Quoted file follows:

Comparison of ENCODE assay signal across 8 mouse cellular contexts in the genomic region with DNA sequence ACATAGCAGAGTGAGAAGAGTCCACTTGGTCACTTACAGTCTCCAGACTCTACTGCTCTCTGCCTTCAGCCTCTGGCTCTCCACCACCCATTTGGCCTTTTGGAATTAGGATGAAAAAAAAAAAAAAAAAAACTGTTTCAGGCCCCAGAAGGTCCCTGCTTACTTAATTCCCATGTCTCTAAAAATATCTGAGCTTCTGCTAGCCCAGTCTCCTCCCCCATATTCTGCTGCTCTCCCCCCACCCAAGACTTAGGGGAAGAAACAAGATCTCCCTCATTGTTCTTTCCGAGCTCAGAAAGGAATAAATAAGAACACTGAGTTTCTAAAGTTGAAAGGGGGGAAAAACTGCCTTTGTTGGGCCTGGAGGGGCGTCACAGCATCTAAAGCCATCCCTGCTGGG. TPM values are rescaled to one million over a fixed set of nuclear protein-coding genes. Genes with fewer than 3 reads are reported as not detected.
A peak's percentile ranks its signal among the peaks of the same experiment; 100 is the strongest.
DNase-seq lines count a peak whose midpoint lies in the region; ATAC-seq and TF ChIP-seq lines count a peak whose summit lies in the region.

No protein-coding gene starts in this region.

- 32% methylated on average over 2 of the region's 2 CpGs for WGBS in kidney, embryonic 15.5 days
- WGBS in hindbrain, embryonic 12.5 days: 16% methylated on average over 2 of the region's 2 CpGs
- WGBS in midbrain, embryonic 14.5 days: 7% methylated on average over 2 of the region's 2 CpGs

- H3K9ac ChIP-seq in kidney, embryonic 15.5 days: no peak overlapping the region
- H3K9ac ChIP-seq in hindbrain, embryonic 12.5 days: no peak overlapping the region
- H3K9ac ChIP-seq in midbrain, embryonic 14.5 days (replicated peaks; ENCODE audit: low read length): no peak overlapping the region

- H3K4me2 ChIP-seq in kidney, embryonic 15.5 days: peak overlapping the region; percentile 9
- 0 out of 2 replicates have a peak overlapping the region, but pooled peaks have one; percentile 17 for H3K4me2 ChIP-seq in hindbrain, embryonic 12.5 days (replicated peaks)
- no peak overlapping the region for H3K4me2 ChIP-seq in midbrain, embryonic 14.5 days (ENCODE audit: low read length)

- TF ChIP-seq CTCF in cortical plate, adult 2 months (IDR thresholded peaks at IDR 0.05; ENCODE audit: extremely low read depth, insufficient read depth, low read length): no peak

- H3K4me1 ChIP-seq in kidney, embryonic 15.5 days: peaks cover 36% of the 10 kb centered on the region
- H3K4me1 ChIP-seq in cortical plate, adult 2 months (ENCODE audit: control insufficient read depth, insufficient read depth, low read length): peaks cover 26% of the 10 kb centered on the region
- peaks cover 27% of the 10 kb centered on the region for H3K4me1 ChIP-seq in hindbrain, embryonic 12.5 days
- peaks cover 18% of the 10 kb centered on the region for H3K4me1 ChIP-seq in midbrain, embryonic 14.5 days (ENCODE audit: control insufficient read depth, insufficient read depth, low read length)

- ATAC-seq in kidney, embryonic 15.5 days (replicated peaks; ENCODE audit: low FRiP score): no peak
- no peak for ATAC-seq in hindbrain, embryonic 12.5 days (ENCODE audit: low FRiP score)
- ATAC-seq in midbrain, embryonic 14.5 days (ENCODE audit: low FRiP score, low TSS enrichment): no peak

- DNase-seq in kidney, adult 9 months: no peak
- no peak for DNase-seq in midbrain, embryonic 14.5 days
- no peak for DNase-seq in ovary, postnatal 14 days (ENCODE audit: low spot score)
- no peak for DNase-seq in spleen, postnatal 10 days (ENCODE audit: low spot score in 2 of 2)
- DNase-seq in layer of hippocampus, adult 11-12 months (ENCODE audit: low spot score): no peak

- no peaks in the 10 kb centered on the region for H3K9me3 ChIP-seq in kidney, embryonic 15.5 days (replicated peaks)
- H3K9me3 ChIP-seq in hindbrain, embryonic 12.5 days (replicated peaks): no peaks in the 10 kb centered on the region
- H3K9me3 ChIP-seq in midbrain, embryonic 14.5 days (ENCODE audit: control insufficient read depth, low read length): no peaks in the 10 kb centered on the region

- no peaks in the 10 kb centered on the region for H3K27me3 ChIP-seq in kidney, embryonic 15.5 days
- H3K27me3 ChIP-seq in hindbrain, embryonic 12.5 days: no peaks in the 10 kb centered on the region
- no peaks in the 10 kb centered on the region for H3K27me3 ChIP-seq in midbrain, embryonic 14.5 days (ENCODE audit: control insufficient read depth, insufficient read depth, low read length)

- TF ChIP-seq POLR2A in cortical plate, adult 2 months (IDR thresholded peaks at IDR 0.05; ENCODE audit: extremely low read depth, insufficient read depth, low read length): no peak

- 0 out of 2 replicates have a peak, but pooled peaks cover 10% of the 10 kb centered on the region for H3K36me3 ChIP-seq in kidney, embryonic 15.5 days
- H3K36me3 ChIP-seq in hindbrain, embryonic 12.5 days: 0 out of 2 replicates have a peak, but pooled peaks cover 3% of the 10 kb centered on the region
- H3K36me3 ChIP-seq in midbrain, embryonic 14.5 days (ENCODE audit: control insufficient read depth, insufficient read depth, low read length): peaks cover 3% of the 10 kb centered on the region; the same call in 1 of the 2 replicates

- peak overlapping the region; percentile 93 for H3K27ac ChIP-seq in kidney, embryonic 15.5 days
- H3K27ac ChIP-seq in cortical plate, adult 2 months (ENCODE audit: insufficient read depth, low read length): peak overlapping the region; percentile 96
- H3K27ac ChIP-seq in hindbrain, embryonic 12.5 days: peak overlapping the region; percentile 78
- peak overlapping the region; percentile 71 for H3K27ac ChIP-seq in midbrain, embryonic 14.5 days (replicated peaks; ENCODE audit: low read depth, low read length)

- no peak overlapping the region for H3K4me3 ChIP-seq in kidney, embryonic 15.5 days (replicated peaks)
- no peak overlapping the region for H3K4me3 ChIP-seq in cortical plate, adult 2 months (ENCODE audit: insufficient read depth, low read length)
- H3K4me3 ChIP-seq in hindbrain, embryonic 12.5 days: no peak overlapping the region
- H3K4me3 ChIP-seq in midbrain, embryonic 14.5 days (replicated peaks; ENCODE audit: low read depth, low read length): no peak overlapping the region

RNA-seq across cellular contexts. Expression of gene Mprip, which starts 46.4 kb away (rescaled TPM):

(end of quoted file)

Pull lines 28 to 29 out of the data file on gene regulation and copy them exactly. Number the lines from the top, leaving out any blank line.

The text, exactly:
- H3K9me3 ChIP-seq in hindbrain, embryonic 12.5 days (replicated peaks): no peaks in the 10 kb centered on the region
- H3K9me3 ChIP-seq in midbrain, embryonic 14.5 days (ENCODE audit: control insufficient read depth, low read length): no peaks in the 10 kb centered on the region